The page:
Another one that is worth seeing is Tim Burton's Sleepy Hollow.  I think it would have been much, much better if he had shown some restraint and cut some of the over-the-top Grand Guignol FX-ridden sequences involving the Headless Horseman, but, as a contemporary type movie with classic horror stylings, it's worth a look.  The ending really doesn't make sense though, the first time you watch, because of the manic pacing and the speeded-up exposition.

G.

5690
Current Talk '04 I / Re: Tom Jennings... YOU ... WILL ... RISE!!!
« on: June 23, 2004, 03:33:47 PM »
Hi Heather,

well, this is highly extra-canonical, but one of my favorite tales is an unfinished novel Connie wrote a while back where Julia and Quentin were lovers.  When the novel starts, Barnabas (who is human) is starting to fall in love with Quentin, who's dealing with the flak from finally being released from the remnants of his curse.

It's a complicated story, and quite the maverick, but I thought she wrote Julia brilliantly--very true to GH's performance.

Steve

5691
Current Talk '04 I / Re: Rosemary's Baby and DS
« on: June 22, 2004, 11:57:42 PM »
Hey Patti, I was 10 too when I first saw RB.  believe it or not, this was my first viewing of the complete film since 1968.  I've seen bits of it on TV over the years, but never start to finish.

June 27, 1966 was, if memory serves, the date of the premiere of Dark Shadows.  I think it would have been sooo perfect if Patsy Kelly and Hope Summers had had lines about the new soap that's on starring Joan Bennett.  Ah well...

Steve

5692
Current Talk '04 I / Re: Tom Jennings... YOU ... WILL ... RISE!!!
« on: June 22, 2004, 06:27:58 PM »
Welcome, Heather!  It's great to have another fan of the Divine One on board.

And Sandor, the TPTB obviously knew they had dynamite in the Grayson/Briscoe duet.  The two play off one another really well.  I sometimes wonder whether Sam might have been a little jealous of DB!  The interaction between the two is often very sweet to watch.

On one of today's soaps, instead of just appearing shirtless, Briscoe would be parading around in bikini briefs.  Now doesn't THAT warm the cockles of your heart???

G.

5693
Current Talk '04 I / Rosemary's Baby and DS
« on: June 22, 2004, 05:20:55 PM »
For several years now, I've been meaning to rent and watch Rosemary's Baby.  The only time I ever saw the movie from start to finish was at a drive-in in 1968 with my folks.  I am sure they did not realize that the movie was not suitable for a 9 and 10 year old.  They probably expected us to just drop off to sleep but as a young DS fan I was, of course, riveted. For years afterwards, I had nightmares about the dream sequence in the movie.  It made a powerful impression upon me.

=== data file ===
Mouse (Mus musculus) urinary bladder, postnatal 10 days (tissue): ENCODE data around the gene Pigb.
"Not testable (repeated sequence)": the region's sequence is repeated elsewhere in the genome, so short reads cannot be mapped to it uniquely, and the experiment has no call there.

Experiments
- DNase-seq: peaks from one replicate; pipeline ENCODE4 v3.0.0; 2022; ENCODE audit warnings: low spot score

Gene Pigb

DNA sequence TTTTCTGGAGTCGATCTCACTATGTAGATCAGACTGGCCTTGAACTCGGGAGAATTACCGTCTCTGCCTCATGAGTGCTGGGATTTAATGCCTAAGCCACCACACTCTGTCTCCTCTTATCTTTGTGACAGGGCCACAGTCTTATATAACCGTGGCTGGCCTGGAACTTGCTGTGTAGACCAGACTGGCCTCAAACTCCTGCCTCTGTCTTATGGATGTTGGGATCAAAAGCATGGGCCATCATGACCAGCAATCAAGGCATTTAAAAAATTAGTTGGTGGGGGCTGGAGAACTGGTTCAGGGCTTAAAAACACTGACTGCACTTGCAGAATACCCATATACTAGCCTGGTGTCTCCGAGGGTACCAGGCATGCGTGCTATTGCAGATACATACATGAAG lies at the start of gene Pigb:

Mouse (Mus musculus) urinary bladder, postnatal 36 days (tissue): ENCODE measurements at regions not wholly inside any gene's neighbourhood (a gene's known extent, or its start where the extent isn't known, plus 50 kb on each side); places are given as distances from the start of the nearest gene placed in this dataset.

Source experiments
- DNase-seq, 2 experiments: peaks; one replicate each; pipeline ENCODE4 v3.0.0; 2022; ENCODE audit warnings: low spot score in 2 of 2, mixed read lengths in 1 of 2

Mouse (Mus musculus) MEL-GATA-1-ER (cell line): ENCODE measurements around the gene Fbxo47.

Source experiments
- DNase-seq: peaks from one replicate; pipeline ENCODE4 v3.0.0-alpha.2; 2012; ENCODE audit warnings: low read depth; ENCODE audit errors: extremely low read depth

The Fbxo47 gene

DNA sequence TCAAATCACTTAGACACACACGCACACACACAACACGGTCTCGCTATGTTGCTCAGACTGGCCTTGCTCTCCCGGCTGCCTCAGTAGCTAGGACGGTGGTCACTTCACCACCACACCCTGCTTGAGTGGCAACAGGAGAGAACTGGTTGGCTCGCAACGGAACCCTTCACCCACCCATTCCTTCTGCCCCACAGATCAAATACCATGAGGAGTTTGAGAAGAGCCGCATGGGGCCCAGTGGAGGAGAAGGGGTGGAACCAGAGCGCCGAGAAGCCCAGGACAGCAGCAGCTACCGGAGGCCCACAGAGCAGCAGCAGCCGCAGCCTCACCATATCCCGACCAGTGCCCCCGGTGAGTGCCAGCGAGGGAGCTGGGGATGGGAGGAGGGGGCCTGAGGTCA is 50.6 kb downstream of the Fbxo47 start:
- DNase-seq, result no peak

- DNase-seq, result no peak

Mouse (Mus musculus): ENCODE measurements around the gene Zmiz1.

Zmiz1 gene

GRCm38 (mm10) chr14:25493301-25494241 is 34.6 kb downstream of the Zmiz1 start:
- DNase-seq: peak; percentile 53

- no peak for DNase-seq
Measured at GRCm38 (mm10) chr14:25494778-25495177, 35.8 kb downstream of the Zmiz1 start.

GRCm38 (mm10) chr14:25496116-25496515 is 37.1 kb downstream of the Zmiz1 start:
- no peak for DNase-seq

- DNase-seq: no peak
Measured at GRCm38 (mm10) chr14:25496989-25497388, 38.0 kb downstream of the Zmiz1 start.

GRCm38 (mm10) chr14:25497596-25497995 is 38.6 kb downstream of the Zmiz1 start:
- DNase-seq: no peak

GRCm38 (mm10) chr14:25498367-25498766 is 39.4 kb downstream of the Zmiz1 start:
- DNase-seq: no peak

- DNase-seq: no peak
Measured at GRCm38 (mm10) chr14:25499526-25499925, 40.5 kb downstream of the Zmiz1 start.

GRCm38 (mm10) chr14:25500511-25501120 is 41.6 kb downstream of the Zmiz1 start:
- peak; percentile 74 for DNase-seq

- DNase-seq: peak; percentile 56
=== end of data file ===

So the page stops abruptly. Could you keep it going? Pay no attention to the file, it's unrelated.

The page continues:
I finally got around to renting it this past weekend. There were a couple of bits that made me think of DS, notably the use of anagrams.  The most surprising resonance, however, was the due date for Rosemary's baby.  It was June 28, and the year was 1966.  Ring any bells?  btw, the baby wound up being born one day early.

I'm really NOT making this up, folks!

G.

5694
Current Talk '04 I / Origins of I Ching Storyline
« on: June 21, 2004, 07:41:47 PM »
For years, I've wondered just where the DS writers got the idea of using the I Ching hexagrams for astral/time travel on the show.  I've read a lot of books on occult theory and practice over the years, and have read much of the I Ching itself in Chinese. Although in the Great Preface it states that the I Ching hexagrams are, in a sense, the keys to unlocking cosmic processes in which our universe originates and through which it is shaped, hence their ability to give clues to affairs of human destiny, I have never read of any description in Chinese magical lore using the hexagrams in the way they were employed on DS.

Last night I was looking at a collection of Golden Dawn materials collected and edited by English occultist Francis King in 1971.  There's quite a bit in there on astral travel.  Anyhow, in a preface King composed to one section, he quotes from some notes W. S. Seabrook published about a Working in the 1920s using the I Ching hexagrams in just the way they were used on DS.  The text implies that Seabrook got the technique from Aleister Crowley, who paved the way for the current Neo-Pagan practice of mixing and matching practically any technique from any culture into a general matrix of magical methodology.